Wycombe Wanderers have lost another of their legends with the death of Cliff Trott at the age of 91.
He’s the third of the legendary 1957 FA Amateur Cup line-up to pass on in the last eight months following the loss of Jim Truett and Mike Wicks. It leaves only Dennis Syrett and Len Worley left from the Blues side that became the first from the club to grace the famous Wembley turf.
Trott was a key member of the squad that Sid Cann got together to become one of the leaders of amateur football in the 1950s. Aside from that great Cup run which saw them score six memorable victories before bowing to Bishop Auckland in front of a 90,000 crowd, the Wanderers won the Isthmian League title twice and were runners-up twice in a memorable spell of the club’s history.
But Trott got more than his fair share of goals too – 158 in only 224 games between 1954 and 1961. His 29 goals in his first season of 1954-55 were followed by 19 more in the League alone the following year when the Wanderers clinched their very first Isthmian League title. His five in the Amateur Cup that season also helped on the road to Wembley.
Spotted by Coach Cann playing for home club Slough Centre alongside his brother, Cliff created life-time bonds at Loakes Park. He and wife Eileen were particularly close to Malcolm Hunt and his wife Barbara, lunching together every week before Malcom died in 2012. Typically, they both agreed to be founder members of Wycombe’s Ex-Players Association on the same day and attended lots of the early events including the first tribute dinner to the 1957 heroes when the whole squad bar Fred Lawson and Frank Westley were re-united in 2009.
Cliff was made a Life Member of WWEPA along with surviving members of the squad back in 2017. Although confined to a Care Home with advancing dementia, he was proud to display his Ex-Players’ plaque on the wall of his room where he kept all his Wanderers’ memorabilia. A True Blue to the end. “He had a long and enjoyable life and is now at rest. A life to be celebrated,” said son Paul. Our thoughts are with Paul, his brother David and all the family.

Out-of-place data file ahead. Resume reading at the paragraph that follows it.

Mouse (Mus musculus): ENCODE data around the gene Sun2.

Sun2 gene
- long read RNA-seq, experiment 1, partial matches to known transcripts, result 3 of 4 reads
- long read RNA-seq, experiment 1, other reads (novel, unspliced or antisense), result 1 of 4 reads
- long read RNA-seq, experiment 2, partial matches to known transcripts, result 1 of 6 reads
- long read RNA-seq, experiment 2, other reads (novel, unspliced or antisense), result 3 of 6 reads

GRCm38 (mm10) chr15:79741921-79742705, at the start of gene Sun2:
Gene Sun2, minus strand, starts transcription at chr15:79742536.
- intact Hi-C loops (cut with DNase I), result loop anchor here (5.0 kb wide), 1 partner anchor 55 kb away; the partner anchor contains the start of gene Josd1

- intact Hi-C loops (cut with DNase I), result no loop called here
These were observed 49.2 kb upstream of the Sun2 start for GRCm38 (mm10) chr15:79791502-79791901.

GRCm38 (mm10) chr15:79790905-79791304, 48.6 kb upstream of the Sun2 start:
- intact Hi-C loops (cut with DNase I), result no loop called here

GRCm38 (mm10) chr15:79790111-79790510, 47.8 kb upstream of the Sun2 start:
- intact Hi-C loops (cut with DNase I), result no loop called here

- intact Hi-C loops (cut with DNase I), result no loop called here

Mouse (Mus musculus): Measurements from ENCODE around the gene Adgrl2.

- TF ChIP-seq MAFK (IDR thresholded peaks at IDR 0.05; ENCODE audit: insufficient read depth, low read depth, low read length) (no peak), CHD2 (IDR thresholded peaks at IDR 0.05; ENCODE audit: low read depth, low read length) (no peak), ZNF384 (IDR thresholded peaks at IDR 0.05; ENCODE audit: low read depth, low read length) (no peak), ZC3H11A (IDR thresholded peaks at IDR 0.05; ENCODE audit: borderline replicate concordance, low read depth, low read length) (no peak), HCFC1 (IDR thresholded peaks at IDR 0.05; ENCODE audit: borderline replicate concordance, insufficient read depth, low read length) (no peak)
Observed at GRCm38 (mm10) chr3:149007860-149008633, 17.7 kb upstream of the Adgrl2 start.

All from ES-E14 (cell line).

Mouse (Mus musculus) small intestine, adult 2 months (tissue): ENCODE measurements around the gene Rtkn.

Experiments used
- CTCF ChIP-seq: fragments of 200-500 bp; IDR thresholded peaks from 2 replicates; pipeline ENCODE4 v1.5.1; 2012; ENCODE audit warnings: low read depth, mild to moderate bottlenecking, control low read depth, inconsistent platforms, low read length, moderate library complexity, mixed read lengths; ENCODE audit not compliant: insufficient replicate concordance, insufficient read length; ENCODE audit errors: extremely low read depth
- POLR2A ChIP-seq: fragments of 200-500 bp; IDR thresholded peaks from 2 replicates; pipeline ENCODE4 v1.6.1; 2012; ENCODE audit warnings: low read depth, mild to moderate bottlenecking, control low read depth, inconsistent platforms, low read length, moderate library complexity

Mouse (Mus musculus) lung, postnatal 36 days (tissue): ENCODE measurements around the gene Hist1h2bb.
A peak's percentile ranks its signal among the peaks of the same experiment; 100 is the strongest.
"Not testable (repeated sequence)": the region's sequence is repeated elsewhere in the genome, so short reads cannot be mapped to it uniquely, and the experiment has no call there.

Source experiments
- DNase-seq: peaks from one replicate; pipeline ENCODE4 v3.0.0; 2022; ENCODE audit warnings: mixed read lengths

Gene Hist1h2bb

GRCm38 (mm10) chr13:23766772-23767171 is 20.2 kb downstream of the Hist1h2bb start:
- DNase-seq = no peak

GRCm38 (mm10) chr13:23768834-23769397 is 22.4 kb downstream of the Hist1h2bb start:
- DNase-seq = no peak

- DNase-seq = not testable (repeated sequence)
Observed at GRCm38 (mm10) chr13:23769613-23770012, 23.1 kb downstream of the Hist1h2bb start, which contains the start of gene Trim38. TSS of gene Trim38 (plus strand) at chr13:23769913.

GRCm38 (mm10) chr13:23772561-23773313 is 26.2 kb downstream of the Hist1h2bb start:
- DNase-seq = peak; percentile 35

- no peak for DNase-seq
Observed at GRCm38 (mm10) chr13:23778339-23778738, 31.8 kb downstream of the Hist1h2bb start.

Cliff Trott’s remaining teammates from the 1950s were quick to join other WWEPA members remembering the colourful character who livened up the Loakes Park dressing room for seven seasons:
Len Worley ( WW 1954-70): “What a fantastic guy. I say that even though he rollicked me every game we played together for not working hard enough. I’m sure I won my England amateur international caps because of his promptings.”
Dennis Syrett ( WW 1952-64): “Coach Sid Cann didn’t always say a lot, but he did tell me once that he’d built his team around Cliff Trott. He was an inspiration to us all with his never-say-die approach, his fantastic work-rate, his bravery and his goals. He was a very sincere chap, a father figure off the pitch and tireless on it.
Dennis Atkins ( WW 1952-64): “ What a character. He was a hard man and a grafter, always showing total commitment. I remember his tough tackling, always going down on one knee. It even made an international referee like Ken Aston smile although it would probably get him sent off today. Cliff was one of the big characters of that fine squad which had respect for each other right up to the present day.”
John Maskell (WW 1964-80 & WWEPA President): “Although I didn’t know Cliff well he was one of my heroes from the 1957 Wembley team. I was 15 and it was the first big game I had been to. Cliff and his colleagues did the club proud and he will always be remembered. RIP.”
Alan Hutchinson (WWEPA Chairman): “So very sorry to hear about the passing of Cliff. He was a favourite of mine. His strength, ability to pass and create space was outstanding. All that and scored goals too. Good to see he had a very good life right to the end.”
John D Taylor (WWEPA)
Bottom: Cliff Trott’s greatest day for Wycombe, lining up (sixth from left) with Wanderers’ teammates before the 1957 Amateur Cup Final against Bishop Auckland. The surviving squad were brought together and honoured by WWEPA in 2007. L-r: Jim Moring, Dennis Syrett, Mike Wicks, Jim Truett, Geoff Truett, Len Worley, Cliff & Jack Tomlin.
Top: Cliff the player and getting a pre-Wembley briefing from Coach Sid Cann. Fifty years on, celebrating his marvellous career at Wycombe and treasuring his WWEPA award.